OP-EDs

OP-ED: ‘UNITY’ OF ABC VS DIVISION OF CONGRESS PARTIES

By Nkopane Mathibeli
For a moment, the flickering but almost lifeless flame of hope that the All Basotho Convention (ABC) would get its house in order seemed to have stopped its lifeless flicks and promised to be a fiery flame signifying life.

This was after High Court judgement handed down by Judge Sakoane “ended” the tug-of-war between ABC’s old and incoming National Executive Committees.
However, in a boldly contemptuous move expelling members of the incoming NEC through letters, the leader of the party has pulled the carpet beneath the feet of this NEC.

Will the ABC be united after this? Will it be able to focus on organisational unity?
Whatever happens, this is what seems best for it because courtesy of the rugged terrain it has to negotiate particularly because of the wool and mohair saga whose victims attribute it not to the government or any other party in the current coalition government but the ABC, it needs more than a miracle to stay a viable alternative in Lesotho’s elective politics.

This is particularly so because its closest rival, the Democratic Congress (DC) definitely hit the ground running after the successful, trouble free election of its new NEC.
Courtesy of its almost everyday visits/rally holding sessions, especially in the rural constituencies where most victims of the amateurishly handled, poverty creating wool and mohair saga reside, there is no doubt that the ABC’s hopes of making inroads in rural constituencies has fizzled out.

All the progress it previously made has been invalidated and irrevocably so thanks to the Lesotho Wool Centre spokesperson’s poor and relentless attempt to defend the indefensible which went hand in hand with the senseless denialism of Phori particularly relating to the appeal sought and acquired regarding the validation of the wool and mohair regulations.

But was that necessary when already the aftermath of the regulations is almost fit to be classified as a crime against humanity? Well, that is for him to answer.
In the midst of what seems to be the dwindling political fortunes of the ABC and the rising ones of the DC which obviously go together with those of the Mothetjoa Metsing led Lesotho Congress for Democracy (LCD), a huge crack just showed up between Metsing’s LCD and Mokhothu’s DC.

Before I even talk about this crack, it may be important that I say something about the rising political fortunes of Metsing’s LCD. Which fortunes may these be; will the LCD even ever rise? I’ll be brief and precise here but will intentionally not touch on its political prospects.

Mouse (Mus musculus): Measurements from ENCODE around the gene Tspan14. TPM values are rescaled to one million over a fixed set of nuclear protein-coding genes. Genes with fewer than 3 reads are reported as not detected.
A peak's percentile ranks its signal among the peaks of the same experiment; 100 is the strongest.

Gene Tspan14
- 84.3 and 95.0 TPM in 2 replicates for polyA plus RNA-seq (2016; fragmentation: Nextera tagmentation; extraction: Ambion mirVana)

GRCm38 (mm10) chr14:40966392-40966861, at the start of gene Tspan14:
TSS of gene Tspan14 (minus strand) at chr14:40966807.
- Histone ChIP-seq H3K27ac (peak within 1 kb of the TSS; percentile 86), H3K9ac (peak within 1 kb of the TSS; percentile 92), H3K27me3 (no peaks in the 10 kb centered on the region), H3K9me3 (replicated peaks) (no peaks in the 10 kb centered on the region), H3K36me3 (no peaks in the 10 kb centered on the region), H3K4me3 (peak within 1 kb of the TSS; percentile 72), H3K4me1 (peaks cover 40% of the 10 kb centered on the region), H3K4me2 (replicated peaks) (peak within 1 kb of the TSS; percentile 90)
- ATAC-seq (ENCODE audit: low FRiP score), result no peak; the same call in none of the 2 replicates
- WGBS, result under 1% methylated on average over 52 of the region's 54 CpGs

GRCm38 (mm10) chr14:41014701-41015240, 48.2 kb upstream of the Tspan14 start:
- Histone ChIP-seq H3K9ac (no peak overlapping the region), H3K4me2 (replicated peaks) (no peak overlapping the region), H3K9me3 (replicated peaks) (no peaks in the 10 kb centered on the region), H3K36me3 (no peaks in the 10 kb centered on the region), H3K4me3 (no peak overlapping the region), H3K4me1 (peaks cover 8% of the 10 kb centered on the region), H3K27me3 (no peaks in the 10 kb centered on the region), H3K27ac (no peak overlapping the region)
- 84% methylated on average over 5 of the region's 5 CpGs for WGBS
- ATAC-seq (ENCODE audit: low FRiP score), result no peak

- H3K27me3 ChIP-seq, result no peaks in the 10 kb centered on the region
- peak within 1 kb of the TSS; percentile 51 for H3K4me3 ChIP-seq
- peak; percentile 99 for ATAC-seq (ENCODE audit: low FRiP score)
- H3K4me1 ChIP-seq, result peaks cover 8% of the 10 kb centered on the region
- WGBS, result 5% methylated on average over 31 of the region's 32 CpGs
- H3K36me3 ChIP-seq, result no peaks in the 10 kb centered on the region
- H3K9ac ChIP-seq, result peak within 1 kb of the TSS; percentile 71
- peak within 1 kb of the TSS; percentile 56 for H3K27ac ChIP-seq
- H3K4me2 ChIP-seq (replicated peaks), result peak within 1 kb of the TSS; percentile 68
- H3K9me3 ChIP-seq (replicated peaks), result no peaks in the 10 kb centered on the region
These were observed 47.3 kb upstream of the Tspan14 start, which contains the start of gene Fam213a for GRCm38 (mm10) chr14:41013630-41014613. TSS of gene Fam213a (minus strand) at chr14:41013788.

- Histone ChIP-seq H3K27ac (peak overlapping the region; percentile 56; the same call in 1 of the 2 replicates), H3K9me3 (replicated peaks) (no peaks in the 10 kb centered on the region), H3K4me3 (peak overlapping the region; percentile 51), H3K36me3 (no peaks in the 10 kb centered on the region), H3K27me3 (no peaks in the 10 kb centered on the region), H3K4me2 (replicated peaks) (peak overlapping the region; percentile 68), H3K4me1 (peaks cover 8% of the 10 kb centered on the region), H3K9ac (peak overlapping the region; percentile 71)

That would require exclusive attention and space does not permit here.

The LCD’s political fortunes began dipping the moment the Democratic Congress emerged from it in 2012 but went further down during and after its tumultuous coalition with the ABC and Basotho National Party (BNP).
At the forefront of the decline of its political fortunes (LCD), besides its alleged manipulation of the army for political ends, is what was later proven by Parliament’s Public Accounts Committee (PAC) to be a lie, that its leader appropriated for himself M53 million.

In essence, the rise in the LCD’s political fortunes, as slight as it may be, happened simultaneously with the fall of ABC’s fortunes. Somehow, the PAC’s revelation in conjunction with the ABC’s dismal service delivery record, alleged involvement of its deployees in corruption and the total reneging on its election promises inspired a new perception among its followers that just like all other parties, it thrives on lies.

Through its spokesperson and other members, the LCD added fuel to this fire and in the process, reawakening many of its then disillusioned followers.
Now in summary, let us look at the crack among congress parties in parliament and whether it has positive implications for the ABC.

For a start, by virtue of having contested the 2017 elections with pacts, the DC and LCD technically entered parliament as partners.
The fact that LCD claims not to have been privy of the issues around the mulled but failed motion of no confidence against PM Thabane, to which the DC was party, is more than enough evidence that these parties have broken ranks.

This was an obvious miscalculation which inevitably connotes political immaturity more than anything else. With the government already troubled, the best that these two and the rest of the congress parties in parliament could have done was to close ranks more than ever.

Now, with ABC unity obviously postponed sine die (so to speak), should we expect its electoral supremacy going forward especially given that congress parties in parliament seem to have peed in their own well? Absolutely not.

On the other hand, the division of congress parties in Parliament does not take anything away from the progress made by the DC in rural constituencies.

Given the depth of ABC’s current mishaps, there is still a very healthy possibility that in case these congress parties, particularly LCD and DC, go to the elections in their individual capacities, the DC will definitely give ABC a terrible lashing. NW

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